Gary Jordan, a freelance journalist, has written a fan's perspective and history of the 1982 England World Cup side that despite being one of the best accumulation of talent failed to progress beyond the convoluted second round where two 0-0 draws eliminated a team that won its first three games confidently.
Harking back to the 1970 quarter final defeat by West Germany which was the end of that generation's playing time together and the end of international careers of Bobby Charlton and Martin Peters. Jordan makes pit stops at the terrible mid-1970s when England failed to qualify for two consecutive World Cup finals due to a mixture of being unable to change with the times and selection issues off the field as well as on it.
|Ron Greenwood - England manager 1977-1982|
Jordan does investigate and explain how England side-stepped Brian Clough twice; initially for his nemesis Don Revie and then the FA darling, Ron Greenwood. However, the reason England stumbled throughout the 1970s was more a fact to an inflated ego and self-importance of the Football Association following the glory of 1966. England felt they were the best in the world, yet they did not follow it up despite playing so admirably in Mexico 1970; tactical naivety led to Alf Ramsey substituting Bobby Charlton when 2-0 up prompting a West German fightback which England could not prevent.
|The 1982 England World Cup Squad|
Ramsey got too long in the tooth by 1973 when Poland denied England at Wembley, and Revie could not do much better in attempting to qualify for Argentina in 1978. Revie promptly left England for the oil money of the Middle East leaving England as poison chalice for whomever took charge.
Greenwood comes across as an esteemable figure, lauded by his peers and hugely admired by his players who got the best out of youngsters and was able to combine experience and youth in a dynamic package. Whilst he had the veterans of Kevin Keegan, Trevor Brooking and Phil Thompson, he equally relied on the brash Bryan Robson, Ray Wilkins and Terry Butcher who would all become mainstays for the next four years.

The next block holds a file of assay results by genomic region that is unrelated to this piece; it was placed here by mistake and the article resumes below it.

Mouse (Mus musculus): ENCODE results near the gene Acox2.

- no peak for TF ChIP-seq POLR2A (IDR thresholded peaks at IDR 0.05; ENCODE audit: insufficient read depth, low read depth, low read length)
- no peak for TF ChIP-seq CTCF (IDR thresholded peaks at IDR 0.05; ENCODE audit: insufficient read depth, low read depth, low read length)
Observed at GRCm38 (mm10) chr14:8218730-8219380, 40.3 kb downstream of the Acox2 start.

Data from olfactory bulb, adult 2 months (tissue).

However, Greenwood still succumb to problems that regularly beset England managers at major tournaments - think of the crippling metatarsals to David Beckham and Michael Owen, for Greenwood it was the lower back injury to Kevin Keegan who did not seek help from a respected German doctor until it was too late; and then tactical downfalls and second guessing. England needing to win the second second round group game versus Spain decided to play tactically and wait for an opportunity to win rather than go for the 'jugular' as Terry Butcher suggests, leaving the calvary of Keegan/Brooking only 26 minutes to save the day. Greenwood admits he was damned if he did and damned if he did not but the chance of glory should not be passed up.
|Kevin Keegan - injury cost him a starting place|
These are familiar pitfalls for all England managers and Gareth Southgate may well encounter these before Russia next summer but ultimately when you have a class of player at your disposal you should not pass it up, and while Southgate is attempting to incorporate youth in with mainstays, the foundation of any campaign requires goals. If you cannot score goals, you cannot win games.
The book is a nice read from Gary Jordan, short sharp chapters that recall the matches fondly bringing in all manner of cultural resonance from the Falklands War to the searing heat of Spanish summers which led to Paul Mariner losing a stone in weight wearing a heavy polyester kit during the opening France game.
Written with passion and fondness for a by-gone pre-1992 Premier League era, Jordan has written a great tome to a team that though full of talent is regularly forgotten about in the shadow of our recall.
Out of the Shadows is out now from Pitch Publishing.
You can follow Gary Jordan on Twitter, he is sports features writer for The American, a magazine aimed at Ex-Pats in England